Growing Practices

Here's what motivates all this hard work: I love this land that gives us life.

If you look at the decline in biodiversity, extinction, loss of topsoil, contamination of water, and carbon levels in the atmosphere, it's cause for outrage and grief. But there are also powerful ways that farmers can regenerate soil health, reinvigorate water cycles, increase biodiversity, and work with plants and soil biology to take carbon dioxide from the air and cycle it deeper into the soil life and plants.

Microbially Active Soil

We use a lot of beautifully simple methods for harnessing the power of soil microbiology. We create highly bio-active compost and vermicompost (from worm bins) to inoculate the root zones of transplants going into the field. We use techniques from Korean Natural Farming to culture and spread Indigenous Microorganisms and use Lactic Acid Bacteria to boost the defenses of crops against pests and disease. We use "living pathways" between crop beds - grass and clover grow in the paths instead of bare soil. This prevents erosion and reduces soil compaction, but it also provides zones where mycorrhizal fungi are perennially partnered with the living grass roots in the path.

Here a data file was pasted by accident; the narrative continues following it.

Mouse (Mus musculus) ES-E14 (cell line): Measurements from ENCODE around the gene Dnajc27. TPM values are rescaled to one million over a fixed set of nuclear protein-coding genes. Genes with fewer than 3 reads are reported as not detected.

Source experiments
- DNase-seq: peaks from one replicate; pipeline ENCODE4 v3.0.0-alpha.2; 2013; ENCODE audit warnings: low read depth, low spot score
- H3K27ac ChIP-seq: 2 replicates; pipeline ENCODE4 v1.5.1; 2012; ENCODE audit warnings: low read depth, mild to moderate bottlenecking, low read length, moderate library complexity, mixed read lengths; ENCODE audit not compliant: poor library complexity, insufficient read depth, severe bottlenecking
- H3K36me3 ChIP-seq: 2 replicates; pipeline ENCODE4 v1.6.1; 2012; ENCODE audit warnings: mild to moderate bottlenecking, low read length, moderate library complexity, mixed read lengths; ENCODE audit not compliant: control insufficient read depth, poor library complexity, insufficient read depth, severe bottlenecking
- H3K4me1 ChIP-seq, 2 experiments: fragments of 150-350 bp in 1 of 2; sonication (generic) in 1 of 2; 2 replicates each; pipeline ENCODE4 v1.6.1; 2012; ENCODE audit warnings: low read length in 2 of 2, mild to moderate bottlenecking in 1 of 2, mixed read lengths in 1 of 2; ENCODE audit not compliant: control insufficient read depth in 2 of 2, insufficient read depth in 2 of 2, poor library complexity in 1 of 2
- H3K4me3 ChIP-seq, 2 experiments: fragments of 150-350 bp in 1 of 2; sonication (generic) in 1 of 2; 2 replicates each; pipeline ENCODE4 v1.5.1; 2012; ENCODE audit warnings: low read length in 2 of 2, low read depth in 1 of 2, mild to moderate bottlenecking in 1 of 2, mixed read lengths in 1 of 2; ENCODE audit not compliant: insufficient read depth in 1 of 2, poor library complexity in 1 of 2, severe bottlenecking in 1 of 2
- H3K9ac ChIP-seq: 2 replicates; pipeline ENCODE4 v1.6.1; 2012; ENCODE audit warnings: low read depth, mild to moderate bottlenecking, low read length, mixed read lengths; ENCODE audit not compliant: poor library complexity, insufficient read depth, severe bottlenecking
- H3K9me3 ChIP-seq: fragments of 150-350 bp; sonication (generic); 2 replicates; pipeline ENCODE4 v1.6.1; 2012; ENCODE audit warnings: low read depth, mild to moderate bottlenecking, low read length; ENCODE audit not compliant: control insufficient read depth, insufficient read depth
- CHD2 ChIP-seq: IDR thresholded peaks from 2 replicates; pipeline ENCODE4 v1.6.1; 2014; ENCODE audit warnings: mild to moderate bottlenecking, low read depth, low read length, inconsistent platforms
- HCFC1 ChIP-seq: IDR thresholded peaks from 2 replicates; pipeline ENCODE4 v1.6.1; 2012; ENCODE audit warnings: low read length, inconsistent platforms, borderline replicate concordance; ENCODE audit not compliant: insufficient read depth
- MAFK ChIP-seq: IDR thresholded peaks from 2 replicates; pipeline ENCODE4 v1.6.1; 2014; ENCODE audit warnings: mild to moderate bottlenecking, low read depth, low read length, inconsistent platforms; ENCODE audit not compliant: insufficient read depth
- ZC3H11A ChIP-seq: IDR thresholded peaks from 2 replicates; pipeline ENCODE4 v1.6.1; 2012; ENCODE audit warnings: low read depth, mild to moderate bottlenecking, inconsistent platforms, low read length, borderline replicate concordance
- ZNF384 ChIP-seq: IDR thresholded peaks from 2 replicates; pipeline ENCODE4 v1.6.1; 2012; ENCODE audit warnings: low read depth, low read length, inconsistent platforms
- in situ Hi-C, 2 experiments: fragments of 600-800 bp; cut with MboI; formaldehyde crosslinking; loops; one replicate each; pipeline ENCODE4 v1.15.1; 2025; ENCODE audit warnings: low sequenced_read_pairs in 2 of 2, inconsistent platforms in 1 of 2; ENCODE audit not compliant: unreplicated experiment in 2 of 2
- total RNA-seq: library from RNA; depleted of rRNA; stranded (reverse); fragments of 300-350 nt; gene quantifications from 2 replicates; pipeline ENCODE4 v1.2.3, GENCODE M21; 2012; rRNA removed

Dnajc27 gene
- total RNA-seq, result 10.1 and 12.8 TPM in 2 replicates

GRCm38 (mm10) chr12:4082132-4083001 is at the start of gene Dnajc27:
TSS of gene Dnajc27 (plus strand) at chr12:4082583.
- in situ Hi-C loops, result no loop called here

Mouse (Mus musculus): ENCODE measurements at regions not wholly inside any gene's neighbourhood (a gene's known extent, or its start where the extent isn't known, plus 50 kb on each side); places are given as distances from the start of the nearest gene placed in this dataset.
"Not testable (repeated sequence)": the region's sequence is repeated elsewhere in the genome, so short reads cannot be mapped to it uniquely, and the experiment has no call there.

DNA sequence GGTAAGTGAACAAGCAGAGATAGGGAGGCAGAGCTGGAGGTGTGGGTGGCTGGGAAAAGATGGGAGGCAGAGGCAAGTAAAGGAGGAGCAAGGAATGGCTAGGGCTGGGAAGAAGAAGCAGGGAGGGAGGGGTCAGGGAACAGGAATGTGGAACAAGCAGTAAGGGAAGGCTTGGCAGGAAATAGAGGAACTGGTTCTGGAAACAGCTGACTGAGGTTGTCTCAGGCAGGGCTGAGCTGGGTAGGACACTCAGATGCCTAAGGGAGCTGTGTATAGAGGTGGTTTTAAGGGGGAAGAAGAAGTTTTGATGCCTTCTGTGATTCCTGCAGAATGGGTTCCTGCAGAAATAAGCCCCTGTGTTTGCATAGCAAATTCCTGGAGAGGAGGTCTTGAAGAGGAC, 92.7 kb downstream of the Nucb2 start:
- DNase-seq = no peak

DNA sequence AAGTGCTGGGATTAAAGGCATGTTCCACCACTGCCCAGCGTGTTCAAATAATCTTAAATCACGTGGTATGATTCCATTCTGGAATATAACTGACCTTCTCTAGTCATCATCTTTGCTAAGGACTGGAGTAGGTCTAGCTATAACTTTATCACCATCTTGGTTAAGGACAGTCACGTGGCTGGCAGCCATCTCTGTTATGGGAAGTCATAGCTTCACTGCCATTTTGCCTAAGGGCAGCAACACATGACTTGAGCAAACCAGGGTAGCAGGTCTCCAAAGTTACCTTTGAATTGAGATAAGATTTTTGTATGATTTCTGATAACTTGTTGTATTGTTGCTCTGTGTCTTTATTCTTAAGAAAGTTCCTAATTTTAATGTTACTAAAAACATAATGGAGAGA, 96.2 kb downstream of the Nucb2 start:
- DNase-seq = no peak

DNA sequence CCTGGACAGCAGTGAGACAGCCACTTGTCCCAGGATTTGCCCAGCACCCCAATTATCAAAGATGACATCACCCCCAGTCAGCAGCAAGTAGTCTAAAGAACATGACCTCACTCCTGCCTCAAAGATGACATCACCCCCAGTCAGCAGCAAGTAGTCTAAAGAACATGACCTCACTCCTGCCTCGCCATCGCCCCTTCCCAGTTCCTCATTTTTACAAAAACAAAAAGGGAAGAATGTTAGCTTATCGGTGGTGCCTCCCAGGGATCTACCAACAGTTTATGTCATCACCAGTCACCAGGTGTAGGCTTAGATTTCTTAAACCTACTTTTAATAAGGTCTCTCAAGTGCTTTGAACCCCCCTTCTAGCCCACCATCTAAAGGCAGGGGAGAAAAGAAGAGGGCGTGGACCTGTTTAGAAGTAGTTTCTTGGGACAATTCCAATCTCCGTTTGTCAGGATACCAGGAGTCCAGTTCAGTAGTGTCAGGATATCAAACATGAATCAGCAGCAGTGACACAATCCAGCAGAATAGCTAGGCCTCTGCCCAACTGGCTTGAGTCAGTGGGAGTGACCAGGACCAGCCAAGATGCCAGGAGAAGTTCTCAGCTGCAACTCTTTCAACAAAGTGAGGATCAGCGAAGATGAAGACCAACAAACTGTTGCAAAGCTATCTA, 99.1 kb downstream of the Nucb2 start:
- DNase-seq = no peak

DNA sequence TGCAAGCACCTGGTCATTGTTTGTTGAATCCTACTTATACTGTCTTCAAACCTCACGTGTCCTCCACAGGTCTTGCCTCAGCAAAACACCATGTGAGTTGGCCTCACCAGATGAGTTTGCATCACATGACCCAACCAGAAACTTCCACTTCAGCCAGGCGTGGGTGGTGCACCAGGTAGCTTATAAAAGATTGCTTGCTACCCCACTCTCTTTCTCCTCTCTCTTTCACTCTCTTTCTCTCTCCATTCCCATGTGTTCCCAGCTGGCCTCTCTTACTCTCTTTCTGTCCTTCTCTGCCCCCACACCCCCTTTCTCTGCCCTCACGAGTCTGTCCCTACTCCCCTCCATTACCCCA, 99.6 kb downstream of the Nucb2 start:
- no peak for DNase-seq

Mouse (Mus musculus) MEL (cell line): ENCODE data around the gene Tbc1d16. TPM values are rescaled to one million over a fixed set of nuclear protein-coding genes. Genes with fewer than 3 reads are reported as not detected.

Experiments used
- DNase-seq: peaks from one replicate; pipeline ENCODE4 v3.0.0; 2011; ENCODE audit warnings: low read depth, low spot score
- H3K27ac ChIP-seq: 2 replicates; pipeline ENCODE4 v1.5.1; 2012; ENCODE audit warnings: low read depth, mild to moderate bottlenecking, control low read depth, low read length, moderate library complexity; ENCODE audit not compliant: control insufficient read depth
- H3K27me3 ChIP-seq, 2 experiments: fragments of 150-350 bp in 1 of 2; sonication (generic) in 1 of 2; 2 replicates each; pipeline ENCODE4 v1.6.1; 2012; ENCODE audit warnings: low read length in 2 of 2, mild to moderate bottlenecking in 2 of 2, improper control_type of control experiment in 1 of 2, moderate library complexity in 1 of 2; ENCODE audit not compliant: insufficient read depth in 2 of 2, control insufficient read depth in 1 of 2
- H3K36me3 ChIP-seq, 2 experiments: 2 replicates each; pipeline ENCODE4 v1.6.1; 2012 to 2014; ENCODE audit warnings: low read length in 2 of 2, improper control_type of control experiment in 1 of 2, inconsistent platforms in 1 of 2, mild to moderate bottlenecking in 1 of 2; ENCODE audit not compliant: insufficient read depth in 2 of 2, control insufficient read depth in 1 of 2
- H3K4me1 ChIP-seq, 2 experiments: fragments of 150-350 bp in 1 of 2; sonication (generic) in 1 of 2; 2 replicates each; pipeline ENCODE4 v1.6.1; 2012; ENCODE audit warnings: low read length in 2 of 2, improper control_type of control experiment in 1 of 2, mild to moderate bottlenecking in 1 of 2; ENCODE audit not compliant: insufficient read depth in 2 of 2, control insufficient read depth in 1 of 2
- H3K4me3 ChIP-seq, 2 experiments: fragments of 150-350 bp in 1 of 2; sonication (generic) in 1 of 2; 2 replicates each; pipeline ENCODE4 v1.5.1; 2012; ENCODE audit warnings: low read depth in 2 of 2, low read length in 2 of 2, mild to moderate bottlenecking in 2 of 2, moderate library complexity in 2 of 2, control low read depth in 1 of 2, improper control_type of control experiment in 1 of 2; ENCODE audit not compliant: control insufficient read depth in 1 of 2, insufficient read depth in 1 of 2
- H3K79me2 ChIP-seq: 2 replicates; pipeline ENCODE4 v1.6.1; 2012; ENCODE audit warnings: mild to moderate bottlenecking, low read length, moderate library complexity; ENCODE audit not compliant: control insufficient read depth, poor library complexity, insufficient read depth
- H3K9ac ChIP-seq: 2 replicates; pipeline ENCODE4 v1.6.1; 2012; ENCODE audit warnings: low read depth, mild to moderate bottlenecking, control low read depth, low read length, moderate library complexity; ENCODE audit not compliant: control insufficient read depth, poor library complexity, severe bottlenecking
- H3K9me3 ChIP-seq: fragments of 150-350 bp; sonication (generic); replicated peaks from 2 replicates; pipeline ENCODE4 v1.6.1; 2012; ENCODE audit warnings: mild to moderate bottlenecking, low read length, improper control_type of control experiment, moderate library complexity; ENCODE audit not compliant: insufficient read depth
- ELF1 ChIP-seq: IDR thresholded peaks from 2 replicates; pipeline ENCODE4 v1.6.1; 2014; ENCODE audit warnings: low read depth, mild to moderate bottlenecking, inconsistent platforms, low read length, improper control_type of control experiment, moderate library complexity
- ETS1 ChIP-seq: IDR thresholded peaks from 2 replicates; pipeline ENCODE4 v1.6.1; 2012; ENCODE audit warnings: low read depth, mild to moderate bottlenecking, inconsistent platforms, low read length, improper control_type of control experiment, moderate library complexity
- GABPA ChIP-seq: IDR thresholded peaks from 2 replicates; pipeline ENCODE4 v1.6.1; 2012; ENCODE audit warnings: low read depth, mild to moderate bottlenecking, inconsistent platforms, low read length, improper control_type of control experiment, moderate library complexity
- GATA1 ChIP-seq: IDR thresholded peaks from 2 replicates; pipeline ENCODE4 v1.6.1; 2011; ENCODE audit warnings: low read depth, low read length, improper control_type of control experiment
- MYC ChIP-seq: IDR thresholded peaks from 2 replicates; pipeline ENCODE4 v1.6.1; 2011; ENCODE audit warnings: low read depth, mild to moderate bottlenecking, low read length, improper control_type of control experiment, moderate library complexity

No-Till and Perennial Alley cropping

By not tilling the soil, mycorrhizal fungi can extend through the root zone of our annual vegetables and perennial woody crops (like elderberry, paw paw, asian pear). Mycorrhizal fungi play an enormous role in plant vigor and in some soils, they are responsible for the majority of the carbon entering the soil carbon pool. Every time soil is plowed these delicate fungal networks are destroyed - releasing their stored carbon back into the atmosphere oxidized along with the carbon from plant matter no longer living and photosynthesizing in the soil. By using no-till methods, the carbon cycle is kept intact - fungi, soil microbes, and respiring, photosynthesizing plants keep it cycling through the soil. Less soil disturbance means better water retention, fewer weeds (over time), and healthier plants.

Nutrient Dense Food

When soil is microbially active and healthy, it increases the biological activity in plant's roots and increases plant's nutrient availability. A virtuous cycle keeps perpetuating itself as healthier plants create more complex carbohydrates through more optimized photosynthesis, thereby attracting an even more robust microbial community through their root exudates. All of this beautiful harmony crescendos into healthy plants that are more nutritionally dense and alive - when we humans and other four-legged animals eat them, it increases the health of our own gut micro-biomes!

All of this is "carbon sequestration". To be more precise, it's carbon cycling. The more diverse the carbon-based life in the soil and on the land, the healthier the planet, the healthier we all are.